LeChase Construction Services, LLC. v. Escobar Construction, Inc., No. 3:2018cv01021 - Document 75 (N.D.N.Y 2021)

Court Description: DECISION AND ORDER that Plaintiff's motion (Dkt. No. 68 ) is GRANTED. Plaintiff is awarded expectation damages in the amount of THREE MILLION, TWO HUNDRED AND SIXTY-ONE THOUSAND, FIVE HUNDRED FIFTY DOLLARS AND SIXTY-THREE CENTS ($3,261 ,550.63) plus pre-judgment interest at the rate of 9% per annum from August 16, 2018, to the date of this Decision and Order, and post-judgment interest on the amount of damages at the rate prescribed by 28 U.S.C. § 1961 from the date judgment is entered until the date the judgment is paid. Plaintiff is awarded attorneys' fees in the amount of EIGHTY-TWO THOUSAND, EIGHT HUNDRED THIRTY-THREE DOLLARS ($82,833.00). Signed by Chief Judge Glenn T. Suddaby on 1/8/2021. (sal)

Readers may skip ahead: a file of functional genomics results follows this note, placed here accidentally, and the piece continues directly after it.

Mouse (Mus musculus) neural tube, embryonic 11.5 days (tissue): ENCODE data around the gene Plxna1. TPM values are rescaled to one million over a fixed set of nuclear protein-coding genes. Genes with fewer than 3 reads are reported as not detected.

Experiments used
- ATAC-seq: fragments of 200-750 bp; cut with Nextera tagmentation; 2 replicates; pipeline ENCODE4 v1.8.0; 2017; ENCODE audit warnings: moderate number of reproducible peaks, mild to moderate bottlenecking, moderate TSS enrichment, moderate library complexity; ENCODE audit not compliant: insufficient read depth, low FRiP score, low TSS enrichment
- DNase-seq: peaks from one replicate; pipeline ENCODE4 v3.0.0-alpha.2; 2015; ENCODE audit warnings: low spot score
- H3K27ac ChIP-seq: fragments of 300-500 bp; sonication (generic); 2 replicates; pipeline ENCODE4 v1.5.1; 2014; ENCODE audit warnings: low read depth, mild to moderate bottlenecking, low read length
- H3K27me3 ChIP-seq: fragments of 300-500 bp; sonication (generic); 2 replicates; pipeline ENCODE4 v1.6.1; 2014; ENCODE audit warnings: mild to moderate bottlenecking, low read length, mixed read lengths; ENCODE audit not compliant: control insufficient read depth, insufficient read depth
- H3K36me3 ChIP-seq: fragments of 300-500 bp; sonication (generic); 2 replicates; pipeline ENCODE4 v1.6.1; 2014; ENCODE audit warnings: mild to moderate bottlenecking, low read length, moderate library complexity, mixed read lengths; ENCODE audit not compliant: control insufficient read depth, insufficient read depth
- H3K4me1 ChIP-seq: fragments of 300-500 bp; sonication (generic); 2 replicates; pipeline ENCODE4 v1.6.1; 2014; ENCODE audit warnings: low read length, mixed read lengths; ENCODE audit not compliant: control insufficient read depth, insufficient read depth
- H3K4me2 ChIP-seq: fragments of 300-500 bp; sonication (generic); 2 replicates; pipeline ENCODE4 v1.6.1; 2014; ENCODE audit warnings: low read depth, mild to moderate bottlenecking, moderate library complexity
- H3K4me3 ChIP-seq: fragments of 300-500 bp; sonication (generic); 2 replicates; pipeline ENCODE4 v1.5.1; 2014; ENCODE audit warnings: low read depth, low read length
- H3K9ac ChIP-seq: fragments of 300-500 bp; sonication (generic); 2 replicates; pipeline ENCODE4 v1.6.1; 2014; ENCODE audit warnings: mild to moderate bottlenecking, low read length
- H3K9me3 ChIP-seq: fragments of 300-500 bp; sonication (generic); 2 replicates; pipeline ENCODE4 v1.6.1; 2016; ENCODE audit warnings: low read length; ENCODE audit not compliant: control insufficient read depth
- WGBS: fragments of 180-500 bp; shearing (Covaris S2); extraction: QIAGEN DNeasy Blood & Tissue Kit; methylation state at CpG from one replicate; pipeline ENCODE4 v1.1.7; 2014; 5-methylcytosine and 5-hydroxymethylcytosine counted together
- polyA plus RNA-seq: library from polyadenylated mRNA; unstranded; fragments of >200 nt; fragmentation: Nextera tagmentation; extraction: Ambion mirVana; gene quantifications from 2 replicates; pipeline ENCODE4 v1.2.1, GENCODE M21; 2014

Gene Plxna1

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LeChase Construction Services, LLC. v. Escobar Construction, Inc. Doc. 75 Case 3:18-cv-01021-GTS-ML Document 75 Filed 01/08/21 Page 1 of 10 UNITED STATES DISTRICT COURT NORTHERN DISTRICT OF NEW YORK ___________________________________________ LeCHASE CONSTRUCTION SERVICES, LLC, Plaintiff, v. 3:18-CV-1021 (GTS/ML) ESCOBAR CONSTRUCTION, INC., Defendant. ___________________________________________ APPEARANCES: OF COUNSEL: ERNSTROM & DRESTE, LLP Counsel for Plaintiff 925 Clinton Square Rochester, NY 14604 JOHN W. DRESTE, ESQ. MATTHEW D. HOLMES, ESQ. WASSERMAN GRUBIN & ROGERS LLP Counsel for Defendant 1700 Broadway, 16th Floor New York, NY 10019 ANDREW K. LIPETZ, ESQ. GLENN T. SUDDABY, Chief United States District Judge DECISION and ORDER Currently before the Court, in this breach-of-contract action filed by Le Chase Construction Services, Inc. (“Plaintiff”) against Escobar Construction, Inc. (“Defendant”), is Plaintiff’s motion for damages and attorneys’ fees. (Dkt. No. 68.) For the reasons set forth below, Plaintiff’s motion is granted. I. RELEVANT BACKGROUND A. Procedural History On August 24, 2018, Plaintiff filed its Complaint, asserting a claim of breach of contract. (Dkt. No. 1.) On July 1, 2019, the Court granted Plaintiff’s motion for judgment on the pleadings and 1 Dockets.Justia.com Case 3:18-cv-01021-GTS-ML Document 75 Filed 01/08/21 Page 2 of 10 dismissed Defendant’s counterclaims. (Dkt. No. 25 [Decision and Order filed July 1, 2019].) On December 16, 2019, the Court denied a motion to reconsider the Decision and Order of July 1, 2019. (Dkt. No. 45.) On February 10, 2020, Plaintiff filed a motion for default judgment, which the Court granted on September 28, 2020. (Dkt. Nos. 55, 66.) On September 28, 2020, the Court entered default judgment against Defendant and ordered Plaintiff to submit evidence related to the amount of damages incurred as a result of Defendant’s breach of contract within 21 days of the Court’s Decision and Order. (Dkt. No. 67.) B. Plaintiff’s Motion for Damages and Attorneys’ Fees On October 19, 2020, Plaintiff filed a memorandum of law and supporting evidence, seeking damages in the amount of (a) $3,204,960.73 plus interest from August 16, 2018, onward related to the breach-of-contract claim, and (b) $83,059.00 in attorneys’ fees. (Dkt. No. 68 [Pl.’s Mem. of Law].) As of the date of this Decision and Order, Defendant has not filed any response or opposition to Plaintiff’s request for damages and attorneys’ fees. (See generally Docket Sheet.) II. GOVERNING LEGAL STANDARDS A. Legal Standards Governing Breach-of-Contract Claims “Under New York law, breach of contract damages may fall into any one of three categories: expectation, reliance, and restitution,” but, “[r]egardless of the damages sought, the plaintiff bears the burden of proof of establishing that ‘any claimed damages were caused by defendant’s breach to a reasonable degree of certainty.’” In re Residential Capital, LLC, 533 B.R. 379, 407 (S.D.N.Y. 2015) (quoting Wechsler v. Hunt Health Sys., Ltd., 330 F. Supp. 2d 383, 424-25 [S.D.N.Y. 2004]). “[T]he normal measures of damages for breach of contract is expectation damages,” which represents “’the amount necessary to put plaintiff in as good a position as if defendant had fulfilled the contract.’” In re Residential Capital, LLC, 533 B.R. at 407 (quoting Wechsler, 330 F. Supp. 2d at 425); Comprehensive 2 Case 3:18-cv-01021-GTS-ML Document 75 Filed 01/08/21 Page 3 of 10 Mfg. Assocs., LLC v. SupplyCore Inc., 15-CV-0835, 2018 WL 2947869, at *1 (N.D.N.Y. June 12, 2018) (McAvoy, J.) (stating that expectation damages are “the amount necessary to put the aggrieved party in as good a position as it would have been had the contract been fully performed”). B. Legal Standards Governing Motions for Attorneys’ Fees Traditionally, courts have determined a “reasonable attorney's fee” by calculating the lodestar– the product of the number of hours required by the matter and a reasonable hourly rate. Millea v. MetroN. R. Co., 658 F.3d 154, 166 (2d Cir. 2011) (citing Perdue v. Kenny A. ex rel. Winn, 559 U.S. 542 [2010]; Arbor Hill Concerned Citizens Neighborhood Assoc. v. Cnty. of Albany, 522 F.3d 182, 183 [2d Cir. 2008]). A reasonable hourly rate is “what a reasonable, paying client would be willing to pay, given that such a party wishes to spend the minimum necessary to litigate the case effectively.” Bergerson, 652 F.3d at 289-290 (internal quotation marks omitted). The court must refer to “the prevailing [market rates] in the [relevant] community for similar services by lawyers of reasonably comparable skill, experience, and reputation.” Farbotko v. Clinton Cnty. of New York, 433 F.3d 204, 208 (2d Cir. 2005) (quoting Blum v. Stenson, 465 U.S. 886, 895 n.11 [1984]). A determination of the reasonable hourly rate “contemplates a case-specific inquiry into the prevailing market rates for counsel of similar experience and skill to the fee applicant's counsel[, which] may, of course, include judicial notice of the rates awarded in prior cases and the court's own familiarity with the rates prevailing in the district.” Farbotko, 433 F.3d at 209. The reasonable amount of time spent on a matter depends in part on the degree of difficulty of the factual and legal issues involved. Hofler v. Family of Woodstock, Inc., 07-CV-1055, 2012 WL 527668, at *5 (N.D.N.Y. Feb. 17, 2012) (McAvoy, J.). Courts may reduce from the lodestar calculation hours that are “excessive, redundant, or otherwise unnecessary” and consequently are not reasonable. Hofler, 2012 WL 527668, at *5 (citing Hensley, 461 U.S. at 434). In considering the number of 3 Case 3:18-cv-01021-GTS-ML Document 75 Filed 01/08/21 Page 4 of 10 reasonably expended hours, the court “has discretion simply to deduct a reasonable percentage of the number of hours claimed as a practical means of trimming fat from a fee application.” Hensley, 461 U.S. at 434; see also Kirsch v. Fleet St., Ltd., 148 F.3d 149, 173 (2d Cir. 1998) (quoting New York Ass'n for Retarded Children v. Carey, 711 F.2d 1136, 1146 [2d Cir. 1983]). The court should also consider “whether, at the time the work was performed, a reasonable attorney would have engaged in similar time expenditures.” Grant v. Martinez, 973 F.2d 96, 99 (2d Cir. 1992). Finally, it is important to note that the fee applicant bears the burden of documenting the hours reasonably expended and the reasonable hourly rates. Hensley, 461 U.S. at 437. To demonstrate that a fee request is reasonable, “a party seeking an attorney's fees award ‘must support that request with contemporaneous time records that show, for each attorney, the date, the hours expended, and the nature of the work done.’” Kingvision Pay-Per-View, Ltd. v. Castillo Rest. Corp., 06-CV-0617, 2007 WL 841804, at *6 (E.D.N.Y. Jan. 16, 2007) (quoting Cablevision Sys. New York City Corp. v. Diaz, 01-CV4340, 2002 WL 31045855, at *5 [S.D.N.Y. July 10, 2002]). III. ANALYSIS A. Expectation Damages As an initial matter, the Court notes that Plaintiff has stated that all of the expenses it requests as damages were suffered as a direct result of Defendant’s breach of the Subcontract, and has provided documents that substantiate the nature of the contracts entered into with each subcontractor, the amounts paid for work and materials, and the dates on which those contracts and/or payments were made. (Dkt. No. 71 [Frost Decl.].) See RCN Telecom Servs., Inc. v. 202 Centre Street Realty, LLC, 156 F. App’x 349, 351 (2d Cir. 2005) (“Damages for breach of contract must be ‘such only as actually follow or may follow from the breach of the contract.’”). Plaintiff’s assertion is supported by the submitted evidence, and Defendant has not made any response in opposition to challenge the propriety of the asserted 4 Case 3:18-cv-01021-GTS-ML Document 75 Filed 01/08/21 Page 5 of 10 damages. The Court therefore finds that Plaintiff has sufficiently proven that the claimed damages are the result of Defendant’s breach of the Subcontract. As Plaintiff states in its memorandum of law, Sections 31(A), 31(B), and 37 of the Subcontract entitle it to damages resulting from Defendant’s breach of the Subcontract. (Dkt. No. 68, at 4 [Pl.’s Mem. of Law].) As discussed above in Part II of this Decision and Order, these damages take the form of expectation damages, and are limited to the amount that would put Plaintiff in as good of a position as if Defendant had fulfilled the Subcontract. The Court finds that the following amounts are supported by the evidence related to expenses Plaintiff incurred in hiring other contractors to complete work that was covered by the Subcontract with Defendant: • $58,698.00 for CFI Sales & Services, Inc. (Dkt. No. 71, Attach. 7); • $6,468.00 for Gerardi & DiBello Contracting, Inc. (Dkt. No. 71, Attach. 10); • $360,000.00 for John H. Cook Jr. Painting Contractors, Inc. (Dkt. No. 71, Attach.13, at 32; Dkt. No. 71, Attach. 14); • $519,440.00 for KSP Painting of Syracuse, Ltd. (Dkt. No. 71, Attach. 17); • $1,042,107.73 for Rochester Davis-Fetch Corp. (Dkt. No. 71, Attach. 20); • $876,232.50 for Ron Wright, Inc. (Dkt. No. 72, Attach. 2); • $269,346.53 for Ostrowsky Builders, LLC (Dkt. No. 72, Attach. 5); • $796,691.00 for S. Centolella Painting, Inc. (Dkt. No. 72, Attach. 6, at 2; Dkt. No. 72, Attach. 8); • $224,270.40 for Accurate Acoustical, Inc. (Dkt. No. 72, Attach. 9, at 2-3; Dkt. No. 72, Attach. 11); 5 Case 3:18-cv-01021-GTS-ML Document 75 Filed 01/08/21 Page 6 of 10 • $435,588.03 for Gypsum by McCarthy, Inc. 1 (Dkt. No. 73, Attach. 1); • $178,700.00 for Statewide Construction, Inc. (Dkt. No. 73, Attach. 4); • $525,050.00 for SP Builders Contractors, Inc. (Dkt. No. 73, Attach. 7); and • $223,808.00 for E & M Paint Contracting, Inc. (Dkt. No. 73, Attach. 10). Additionally, the following amounts are supported by the evidence related to claims that were assigned to Plaintiff from contractors for payments that were owed to those contractors by Defendant: • $224,436.17 for Core Building Materials of Broome (Dkt. No. 74, Attach. 2); • $53,954.24 for Gypsum by McCarthy, Inc. (Dkt. No. 73, Attach. 13); • $8,500.00 for Gypsum by Wholesalers, Inc. (Dkt. No. 73, Attach. 16); • $205,000.00 for L & W Supply Construction (Dkt. No. 74, Attach. 5); and • $116,250.00 for PPG Architectural Finishes, Inc. (Dkt. No. 74, Attach. 8). Lastly, the evidence supports $253,718.49 in expenses that Plaintiff itself incurred in hiring additional union workers and acquiring equipment to complete work that Defendant was required to do under the Subcontract. (Dkt. No. 73, Attach. 11.) Thus, the Court finds that the evidence supports that Plaintiff was required to expend at total of $6,378,259.49 to complete the work that Defendant was required to do by the Subcontract. 2 1 The Court notes that Plaintiff has asserted that it incurred $478,088.03 in expenses for Gypsum by McCarthy, Inc. (Dkt. No. 71, at ¶¶ 50-53 [Frost Decl.].) However, the evidence relied on by Plaintiff for that total amount includes the $42,500 that Plaintiff paid to Gypsum by McCarthy, Inc., to have that contractor’s claim against Defendant for non-payment assigned to it. (Dkt. No. 72, Attach. 1.) Because the Court is considering the amounts owed to Plaintiff as a result of assignments in a separate portion of this Decision and Order, the Court has subtracted $42,500 from the total expenses related to the materials that Gypsum by McCarthy, Inc., provided to allow Plaintiff to complete the Subcontract work after Defendant’s breach, separate and apart from the expenses that Defendant owed it. 2 The Court notes that its concluded amounts differ in some respect from the amounts asserted in the Frost Declaration. (Dkt. No. 71, at ¶ 11 [Frost Decl.].) However, the Court also notes that the amounts Plaintiff asserts throughout its memorandum of law and the Frost 6 Case 3:18-cv-01021-GTS-ML Document 75 Filed 01/08/21 Page 7 of 10 The evidence also establishes that the total value of the Subcontract was $7,012,419.79 after all approved Change Orders, and that Plaintiff had already paid Defendant $3,895,711.33 for work completed. (Dkt. No. 74, Attach. 10, at 2; Dkt. No. 74, Attach. 12.) Thus, Plaintiff would have still expected to pay the remaining $3,116,708.46 had Defendant completed the work according to the terms of the Subcontract. As a result, the damages discussed above must be decreased by the amount that Plaintiff would have otherwise paid had the Subcontract been fully and perfectly performed. The Court therefore finds that the amount of expectation damages proven and recoverable by Plaintiff is $3,261,550.63. B. Attorneys’ Fees As a general rule, a plaintiff who prevails on a breach of contract claim is not entitled to attorneys’ fees. Alyeska Pipeline Servs. Co. v. Wilderness Soc’y, 421 U.S. 240, 247 (1975); U.S. Naval Inst. v. Charter Commc’ns, Inc., 936 F.2d 692, 698 (2d Cir. 1991). However, reasonable attorneys’ fees may be recovered if a contract provision provides for attorneys’ fees in a given situation. Gulf Coast Bank and Tr. Co. v. ASESD, LLC, 11-CV-5023, 2014 WL 6850970, at *5 (S.D.N.Y. Aug. 29, 2014) (citing U.S. Fid. Guar. Co. V. Braspetro Oil Servs. Co., 369 F.3d 34, 74-75 [2d Cir. 2004]; F.H. Krear & Co. v. Nineteen Named Trustees, 810 F.2d 1250 [2d Cir. 1987]), report-recommendation adopted by 2014 WL 6845410 (S.D.N.Y. Dec. 4, 2014); Benson v. Quicknowledge, Inc., 08-CV-1215, 2010 WL 1930970, at *4 (N.D.N.Y. May 10, 2010) (Suddaby, J.). Notably, where a contract provides for recovery of attorneys’ fees, “the Court must still determine whether the amount requested is reasonable.” Affidavit are occasionally internally inconsistent with one another, and that the calculated totals are not mathematically consistent with the amounts listed for the individual contractors and expense categories. Because it is not clear exactly how Plaintiff arrived at certain total amounts, the Court relies on its own calculations, which were arrived at through a thorough review of the evidence submitted and Plaintiff’s representations about the work performed. 7 Case 3:18-cv-01021-GTS-ML Document 75 Filed 01/08/21 Page 8 of 10 PSG Poker, LLC v. DeRosa-Grund, 06-CV-1104, 2008 WL 2755835, at *4 (S.D.N.Y. July 14, 2008) (citing Bobrow Palumbo Sales, Inc. v. Broan-Nutone, LLC, 549 F. Supp. 2d 274, 277-78 [E.D.N.Y. 2008]), report-recommendation adopted by 2008 WL 3852051 (S.D.N.Y. Aug. 15, 2008). Here, the Subcontract provides for recovery of attorneys’ fees. Specifically, Section 31(A) states that, in the event that Defendant neglects to prosecute or progress the contracted-for work diligently and properly, fails to pay vendors or labor, fails to promptly correct defective or noncompliant work, or fails to timely or properly perform requirements of the Subcontract, Defendant is responsible for all costs and damages (including attorneys’ fees) expended by Plaintiff to remedy the deficiency. (Dkt. No. 71, Attach. 3, at 10 [Subcontract].) Section 31(B) states further that, should Defendant fail to cure any default or abandon the work, Plaintiff may back-charge all resulting costs and damages, including reasonable attorneys’ fees, against the Subcontract amount. (Id.) Most clearly, Section 37 states that “[Defendant] shall be liable for all loss, damage or expense, direct and indirect including reasonable attorneys’ fees and enforcement costs, which [Plaintiff] may suffer or incur by reason of any nonperformance or breach by [Defendant] of this Subcontract.” (Id. at 11.) Thus, the Court agrees with Plaintiff that the Subcontract allows for Plaintiff to recover attorneys’ fees related to Defendant’s breach of the Subcontract in this case. Plaintiff requests the following in paralegal and attorneys’ fees: (a) 55.5 hours for work performed by Partner John W. Dreste at a rate of $295.00 per hour; (b) 11.6 hours for work performed by Partner Todd R. Braggins at a rate of $275.00 per hour; (c) 5.3 hours for work performed by Partner Kevin F. Peartree at a rate of $275.00 per hour; (d) 225.3 hours for work performed by Associate Matthew D. Holmes at a rate of $195.00 per hour, and 81.8 hours for work performed by Associate Holmes at a rate of $185.00 per hour; (e) 0.5 hours for work performed by Associate Brian M. Streicher 8 Case 3:18-cv-01021-GTS-ML Document 75 Filed 01/08/21 Page 9 of 10 at a rate of $225.00 per hour; and (f) 22.6 hours for work performed by Paralegal Anne M. Canham at a rate of $100.00 per hour. (Dkt. No. 68, at 5; Dkt. No. 69, at 4.) In assessing the requested fees, the Court finds that the amount of hours claimed does not appear to be excessive. Specifically, Plaintiff’s counsel have been working on this matter since August 2018 and have prepared and pursued at least two motions in that time, as well as performed other work related to the litigation. Thus, the Court finds that the 402.6 hours claimed does not appear to be unreasonable under the circumstances. However, some of the rates claimed by Plaintiff are in excess of what is ordinarily granted in this District. Recently, this Court has found that $300.00 per hour is reasonable for an attorney with between 20 and 30 years’ experience, $250.00 per hour for attorneys with between 12 and 20 years’ experience, and $150.00 per hour for more recently admitted attorneys. Brooks v. Roberts, 16-CV-1025, 2020 WL 6789291, at *5 (N.D.N.Y. Nov. 19, 2020) (Hurd, J.); see also Car Freshner Corp. v. Scented Promotions, LLC, 19-CV-1158, 2020 WL 5757475, at *10 (N.D.N.Y. Sept. 28, 2020) (Suddaby, C.J.) (noting that courts in this District have routinely found reasonable rates of $275.00-$350.00 for experienced partners and $165.00-$200.00 for junior associates). Additionally, the prevailing rate for paralegals in this District is $90.00 per hour. Brooks, 2020 WL 6789291, at *5; Car Freshner Corp, 2020 WL 5757475, at *8. As to the attorneys, granted, Plaintiff has not provided any information about the relative experience of each attorney. However, the Court can take judicial notice of the law-school-graduation years of each of the attorneys in question from their law firm’s website, as well as the bar-admission years of each of those attorneys from the New York State Unified Court System’s website. See, e.g., Farmer v. Hyde Your Eyes Optical, Inc., 13-CV-6653, 2015 WL 2250592, at *14, n.10 (S.D.N.Y. May 13, 2015); Lee v. Grand Sichuan Eastern (N.Y.) Inc., 12-CV-8652, 2014 WL 199512, at *5 (S.D.N.Y. 9 Case 3:18-cv-01021-GTS-ML Document 75 Filed 01/08/21 Page 10 of 10 Jan. 17, 2014). Moreover, the rates requested for each are generally in line with what this Court has found to be reasonable relative to partners and associates. However, the paralegal rate must be reduced from the requested $100.00 per hour to the well-established reasonable rate of $90.00 per hour. As a result, the Court finds that Plaintiff is entitled to $82,833.00 in attorneys’ fees. ACCORDINGLY, it is ORDERED that Plaintiff’s motion (Dkt. No. 68) is GRANTED; and it is further ORDERED that Plaintiff is awarded expectation damages in the amount of THREE MILLION, TWO HUNDRED AND SIXTY-ONE THOUSAND, FIVE HUNDRED FIFTY DOLLARS AND SIXTY-THREE CENTS ($3,261,550.63) plus pre-judgment interest at the rate of 9% per annum 3 from August 16, 2018, to the date of this Decision and Order, and post-judgment interest on the amount of damages at the rate prescribed by 28 U.S.C. § 1961 from the date judgment is entered until the date the judgment is paid; 4 and it is further ORDERED that Plaintiff is awarded attorneys’ fees in the amount of EIGHTY-TWO THOUSAND, EIGHT HUNDRED THIRTY-THREE DOLLARS ($82,833.00). Dated: January 8, 2021 Syracuse, NY 3 See N.Y. C.P.L.R. § 5004 (indicating that the rate of interest applicable to pre-judgment interest in breach-of-contract actions is 9% per annum). 4 The Court notes that the New York statutory rate applies to pre-judgment interest and the federal statutory rate applies to post-judgment interest in this case. See Schipani v. McLeod, 541 F.3d 158, 164-65 (2d Cir. 2008) (noting that, “[i]n a diversity case, state law governs the award of prejudgment interest” but “post-judgment interest is governed by federal statute”). 10